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Robert Trigaux

Find me a banker who admits credit is tight



Wake up and good morning. So if credit is so tough and hard to get, where are the bankers fessing up to being more stingy than usual? Harder to find than a loud tie in a bank boardroom these days. I bumped into SunTrust's top executive for the Tampa Bay area, Dan Mahurin, at a USF luncheon the other day and he assured me business was still pretty good for a rough economy. SunTrust customers (at least some) are getting business loans and mortgages, he said. Granted, no banker likes to say his or her customers are unworthy to get loans these days, but come on. One thing was certain. Mahurin is glad to be at SunTrust, which has weathered the body blows to the banking industry better than many institutions of late. Even so, SunTrust Banks this morning said its third-quarter profit fell 25 percent, hurt by the effects of the tough credit environment.

In a talk he gave at the College of Business at Florida State University this month, Bank of America Market President Mike Fields recounted the events that have rattled Wall Street and undermined credit markets. The aftermath of the financial crisis will be lenders getting back to basics, the Tallahassee Democrat reported. (Drum roll: Here's my favorite Fields quote.)

"You really don't want to loan money to somebody who can't pay it back. Now there's a novel thought, but apparently we kind of got away from that."

Hmmm, you think? Is that one reason the government is injecting $250-billion in U.S. taxpayer money into capital-depleted banks?

Check out this video report from MarketWatch of interviews with home lenders about industry trends from the Mortgage Bankers Association meeting in California. This is the same meeting at which the anti-war protester group Code Pink tried to handcuff Karl Rove.

Interesting interview with AutoNation CEO Mike Jackson. AutoNation, based in Fort Lauderdale, is the nation's largest auto retailer operating under different metro area names (including AutoWay in Tampa Bay). Here's the complete interview in which Jackson says the future of car sales will be fewer dealerships having less need to wheel and deal. "At the dealer level, a shakeout needed to happen," he says. "It will be painful. It will be ugly. But it is also long overdue." Jackson also says his company, whose shares have dropped to $6 from $18 this year in the ugly economy, will continue to shrink its sales mix of domestic autos because they are less competitive. The best Jackson quote makes reference to the shutdown of the Bill Heard dealerships, which sold over 7 percent of Chevy's nationwide:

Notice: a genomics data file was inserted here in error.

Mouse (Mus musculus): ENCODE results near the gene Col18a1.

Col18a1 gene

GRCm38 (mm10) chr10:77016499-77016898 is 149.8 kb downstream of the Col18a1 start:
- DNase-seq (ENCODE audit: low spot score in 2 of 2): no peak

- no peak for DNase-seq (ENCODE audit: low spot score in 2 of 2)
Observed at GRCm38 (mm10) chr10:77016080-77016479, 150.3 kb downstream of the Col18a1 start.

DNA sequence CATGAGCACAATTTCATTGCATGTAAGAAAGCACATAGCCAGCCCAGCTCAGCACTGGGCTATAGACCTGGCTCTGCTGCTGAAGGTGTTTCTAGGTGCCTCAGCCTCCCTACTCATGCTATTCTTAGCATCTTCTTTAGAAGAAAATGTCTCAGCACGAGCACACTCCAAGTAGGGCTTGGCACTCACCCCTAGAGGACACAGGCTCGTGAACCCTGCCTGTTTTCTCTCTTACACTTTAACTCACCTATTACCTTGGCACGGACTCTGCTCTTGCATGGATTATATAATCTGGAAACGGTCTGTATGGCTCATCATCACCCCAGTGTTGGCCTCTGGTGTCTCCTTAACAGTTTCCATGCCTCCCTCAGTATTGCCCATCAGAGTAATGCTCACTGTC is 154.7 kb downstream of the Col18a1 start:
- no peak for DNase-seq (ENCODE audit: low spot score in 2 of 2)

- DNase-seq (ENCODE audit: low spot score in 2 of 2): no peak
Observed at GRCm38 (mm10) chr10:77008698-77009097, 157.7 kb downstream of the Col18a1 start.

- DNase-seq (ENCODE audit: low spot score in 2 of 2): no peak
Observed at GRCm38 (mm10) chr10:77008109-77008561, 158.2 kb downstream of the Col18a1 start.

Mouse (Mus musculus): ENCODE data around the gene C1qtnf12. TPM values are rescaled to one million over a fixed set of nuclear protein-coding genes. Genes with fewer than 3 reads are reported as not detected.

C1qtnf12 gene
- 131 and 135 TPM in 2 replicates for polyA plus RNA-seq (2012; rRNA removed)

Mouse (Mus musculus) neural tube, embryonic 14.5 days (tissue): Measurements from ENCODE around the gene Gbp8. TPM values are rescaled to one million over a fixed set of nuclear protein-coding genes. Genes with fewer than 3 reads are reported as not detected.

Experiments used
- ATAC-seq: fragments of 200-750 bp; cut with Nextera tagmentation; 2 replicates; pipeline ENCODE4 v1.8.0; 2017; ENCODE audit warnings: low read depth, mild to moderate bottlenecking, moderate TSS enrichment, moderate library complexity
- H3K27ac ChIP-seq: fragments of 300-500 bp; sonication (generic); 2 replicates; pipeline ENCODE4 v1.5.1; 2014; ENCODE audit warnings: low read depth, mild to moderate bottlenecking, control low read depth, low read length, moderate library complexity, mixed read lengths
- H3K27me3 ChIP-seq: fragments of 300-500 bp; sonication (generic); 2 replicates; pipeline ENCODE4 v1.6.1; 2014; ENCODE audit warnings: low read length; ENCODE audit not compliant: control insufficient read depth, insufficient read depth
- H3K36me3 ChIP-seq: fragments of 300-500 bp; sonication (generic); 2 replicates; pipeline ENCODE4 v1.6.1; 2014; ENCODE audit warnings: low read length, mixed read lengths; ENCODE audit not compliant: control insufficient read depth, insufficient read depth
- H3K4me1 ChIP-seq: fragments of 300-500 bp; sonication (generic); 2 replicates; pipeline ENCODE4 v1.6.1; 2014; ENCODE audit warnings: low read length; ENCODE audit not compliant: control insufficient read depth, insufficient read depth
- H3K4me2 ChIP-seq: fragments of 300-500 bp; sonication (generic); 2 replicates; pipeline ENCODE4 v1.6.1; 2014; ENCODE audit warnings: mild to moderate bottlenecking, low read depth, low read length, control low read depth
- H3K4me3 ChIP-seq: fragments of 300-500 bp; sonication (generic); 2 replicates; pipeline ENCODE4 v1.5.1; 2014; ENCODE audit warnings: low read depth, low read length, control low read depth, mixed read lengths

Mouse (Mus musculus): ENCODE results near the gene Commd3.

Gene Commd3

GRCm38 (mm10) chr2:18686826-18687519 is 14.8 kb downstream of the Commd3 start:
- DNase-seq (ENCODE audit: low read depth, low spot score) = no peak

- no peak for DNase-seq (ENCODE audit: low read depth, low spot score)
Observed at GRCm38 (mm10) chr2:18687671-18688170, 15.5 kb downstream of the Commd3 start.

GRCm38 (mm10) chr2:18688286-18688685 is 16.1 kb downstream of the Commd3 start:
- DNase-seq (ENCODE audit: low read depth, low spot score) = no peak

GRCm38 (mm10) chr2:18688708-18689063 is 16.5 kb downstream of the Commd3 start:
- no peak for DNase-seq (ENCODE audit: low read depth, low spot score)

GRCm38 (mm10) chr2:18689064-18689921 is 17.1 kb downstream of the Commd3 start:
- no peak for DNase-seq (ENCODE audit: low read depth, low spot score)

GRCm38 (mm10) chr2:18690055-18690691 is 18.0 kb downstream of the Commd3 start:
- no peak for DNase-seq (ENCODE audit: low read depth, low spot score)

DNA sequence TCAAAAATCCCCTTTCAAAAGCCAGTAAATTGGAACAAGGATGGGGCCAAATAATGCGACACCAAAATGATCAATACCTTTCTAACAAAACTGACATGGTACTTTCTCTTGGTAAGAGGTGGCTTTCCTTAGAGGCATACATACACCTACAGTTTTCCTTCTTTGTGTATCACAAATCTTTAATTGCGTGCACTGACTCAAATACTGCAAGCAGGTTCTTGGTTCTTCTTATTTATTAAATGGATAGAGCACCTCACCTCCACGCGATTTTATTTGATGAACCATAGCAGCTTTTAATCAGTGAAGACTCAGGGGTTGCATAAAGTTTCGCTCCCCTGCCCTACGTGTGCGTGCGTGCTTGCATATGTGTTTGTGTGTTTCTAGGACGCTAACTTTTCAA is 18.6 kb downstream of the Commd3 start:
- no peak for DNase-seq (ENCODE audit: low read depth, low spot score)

“The business model of huge, irrational inventories and huge, irrational marketing budgets with razor-thin margins, a la the Bill Heard model, is obsolete. It’s dead. It will not survive this downturn.”

When Georgia-based Bill Heard Enterprises Inc. went bust it closed 15 dealerships in seven states, including a Plant City dealership. Many others won't survive, say experts. Almost 600 of the about 20,000 U.S. new car dealers have shut their doors this year, and an additional 2,000 will close within 18 months. In September alone, 61 dealers — two a day — closed shop or downsized to used car lots, says the National Automobile Dealers Association.

But what really sank Bill Heard's business? This story looks deeper and may have found an answer. Heard went for the "subprime" car buyer. Like the Wall Street investment bankers who grabbed up securities backed by risky subprime home mortgages, Heard apparently staked too much on people who couldn’t pay what they owed. And they are the most vulnerable consumer when the economy starts to tank.

One final "I didn't know that existed" tidbit. I've heard of outdoor billboard advertising. But indoor billboards? It seems one of our own, CEO of ADvantage Indoor Advertising Chuck Nelms in Clearwater, was just elected vice president of the Indoor Billboard Advertising Association at its annual convention this past weekend. Congratulations. But who exactly belongs to this association?

"Advertising companies throughout North America that specialize in restroom advertising." Hence ADvantage's Web site at Well, it surely plays to a captive audience. I am smarter for knowing.

-- Robert Trigaux, Times Business Columnist

[Last modified: Tuesday, June 1, 2010 11:22am]


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